• Icon for: Paul Horwitz

    Paul Horwitz

    Presenter
    May 17, 2016 | 05:19 p.m.

    We can’t be sure, of course, that our intervention will broaden participation in STEM, nor are we set up to observce such an effect if it exists. Nevertheless, the students who participate in our problem-solving activity seem to enjoy it, and to get better at it, and they are thus more likely to feel competent and able to master STEM content. And such self efficacy measures have been demonstrated to increase the likelihood of participation in STEM.

    As for the challenges we have encountered, the major one so far has been our belated recognition of the fact that success at the collaborative task we have set need not correlate either with good teamwork or even with content knowledge and understanding! It is possible, in other words (and we have observed this) to achieve the goals we set while neither cooperating with the other members of the team or applying Ohm’s Law or an understanding of the circuit being manipulated! The interesting thing is, however, that we are able quite easily to distinguish between those teams that work well together and those in which the individual members remain isolated from one another, simply by looking at the log data that each team produces, even though measured by their success at the task the two teams appear identical.

  • Icon for: Karen Purcell

    Karen Purcell

    Facilitator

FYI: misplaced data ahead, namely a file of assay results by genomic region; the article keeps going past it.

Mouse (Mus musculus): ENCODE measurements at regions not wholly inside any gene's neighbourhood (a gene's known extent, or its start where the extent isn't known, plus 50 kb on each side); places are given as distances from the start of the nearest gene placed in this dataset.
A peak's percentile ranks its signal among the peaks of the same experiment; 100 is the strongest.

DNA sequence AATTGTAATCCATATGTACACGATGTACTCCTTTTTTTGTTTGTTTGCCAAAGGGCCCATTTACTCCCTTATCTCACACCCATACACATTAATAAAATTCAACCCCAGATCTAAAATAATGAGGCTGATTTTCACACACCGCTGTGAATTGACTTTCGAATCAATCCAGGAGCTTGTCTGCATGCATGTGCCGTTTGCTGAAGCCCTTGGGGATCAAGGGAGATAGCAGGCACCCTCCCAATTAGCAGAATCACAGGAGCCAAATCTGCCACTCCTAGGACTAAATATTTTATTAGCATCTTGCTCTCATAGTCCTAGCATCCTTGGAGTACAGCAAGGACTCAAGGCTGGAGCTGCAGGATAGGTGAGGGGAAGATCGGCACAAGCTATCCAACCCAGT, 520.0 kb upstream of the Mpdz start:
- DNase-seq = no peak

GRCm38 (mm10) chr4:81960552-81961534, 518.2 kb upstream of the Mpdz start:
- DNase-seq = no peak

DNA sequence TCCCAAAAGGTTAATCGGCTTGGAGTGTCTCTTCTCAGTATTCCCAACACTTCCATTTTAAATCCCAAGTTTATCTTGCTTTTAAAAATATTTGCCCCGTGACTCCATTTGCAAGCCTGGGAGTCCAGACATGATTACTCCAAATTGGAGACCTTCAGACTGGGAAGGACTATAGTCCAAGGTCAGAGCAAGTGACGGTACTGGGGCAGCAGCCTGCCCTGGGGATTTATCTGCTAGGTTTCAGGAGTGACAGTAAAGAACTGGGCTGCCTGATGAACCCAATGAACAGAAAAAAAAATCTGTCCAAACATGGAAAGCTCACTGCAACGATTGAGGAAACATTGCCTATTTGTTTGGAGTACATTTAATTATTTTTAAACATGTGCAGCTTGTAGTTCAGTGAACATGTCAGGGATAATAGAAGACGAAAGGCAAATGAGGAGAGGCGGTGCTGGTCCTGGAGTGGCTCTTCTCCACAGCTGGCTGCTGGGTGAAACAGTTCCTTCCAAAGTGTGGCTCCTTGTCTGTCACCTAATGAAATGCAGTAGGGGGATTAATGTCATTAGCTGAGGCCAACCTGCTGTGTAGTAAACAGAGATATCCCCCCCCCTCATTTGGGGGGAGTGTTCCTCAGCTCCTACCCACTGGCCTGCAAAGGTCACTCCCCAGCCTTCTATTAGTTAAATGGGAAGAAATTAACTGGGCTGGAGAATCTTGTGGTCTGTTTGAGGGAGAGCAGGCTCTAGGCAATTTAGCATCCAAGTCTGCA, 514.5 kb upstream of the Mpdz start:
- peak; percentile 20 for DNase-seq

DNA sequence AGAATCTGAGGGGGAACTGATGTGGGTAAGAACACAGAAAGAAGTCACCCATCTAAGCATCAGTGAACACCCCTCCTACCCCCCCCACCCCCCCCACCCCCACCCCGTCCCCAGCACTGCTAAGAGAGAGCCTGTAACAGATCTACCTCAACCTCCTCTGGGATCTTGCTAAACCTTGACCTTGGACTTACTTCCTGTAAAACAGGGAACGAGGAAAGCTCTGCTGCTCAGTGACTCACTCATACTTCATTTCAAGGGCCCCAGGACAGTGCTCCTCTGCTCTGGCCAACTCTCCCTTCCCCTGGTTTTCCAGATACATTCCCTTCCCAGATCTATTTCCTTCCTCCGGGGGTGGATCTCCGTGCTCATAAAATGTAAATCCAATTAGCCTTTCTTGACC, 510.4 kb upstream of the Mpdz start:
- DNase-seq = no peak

May 19, 2016 | 12:40 p.m.

    Fascinating! Thanks so much for sharing.

  • Icon for: Brett Slezak

    Brett Slezak

    Health and Physical Education Teacher
    May 18, 2016 | 01:07 p.m.

    Paul, I think what you are doing to try and measure collaboration is fantastic. As a teacher, I know I would love to be able to assess students on this to better help cultivate collaboration in my classes. This might be a pretty lofty question for me to ask but, can you see possibilities in the future on how your model could be applied across different curriculums?

  • Icon for: Paul Horwitz

    Paul Horwitz

    Presenter
    May 18, 2016 | 04:42 p.m.

    HI Brett!

    That’s the $1,000,000 question, of course, and our eventual goal. To err on the side of caution, I think it’s quite likely that we will learn from the Teaching Teamwork project, and others like it, how to analyze the actions of people who are trying to collaborate, and even more important, how to structure collaborative activities so as to elicit actions and produce data upon which to make valid inferences regarding the ability of the participants to work productively in teams. For instance, as I pointed out in an earlier response in this thread, the first problem we posed turned out to have an unexpected, efficient solving algorithm that requires neither content knowledge nor the ability to work in teams! That emphasizes the importance of planning for – and guarding against! – students “gaming the system” – employing gamesmanship (definition: “the art of winning without actually cheating”) rather than the target skills and abilities.

  • Icon for: Elliot Soloway

    Elliot Soloway

    Arthur F. Thurnau Professor
    May 19, 2016 | 12:28 a.m.

    full disclosure: I am a “collaboration” believer!
    Moving right along… I think NSF needs to focus a program on “social learning” and Horwitz’s project is an excellent example of the kind of focused, careful research that is needed…we learn from and we learn with others… in the enterprise, social learning is paramount.. in schools… it is also, but it isn’t recognized… I hope your video makes it into the finals, Paul — that will help highlight not only your work, but the need for MORE of this type of work. Onward!!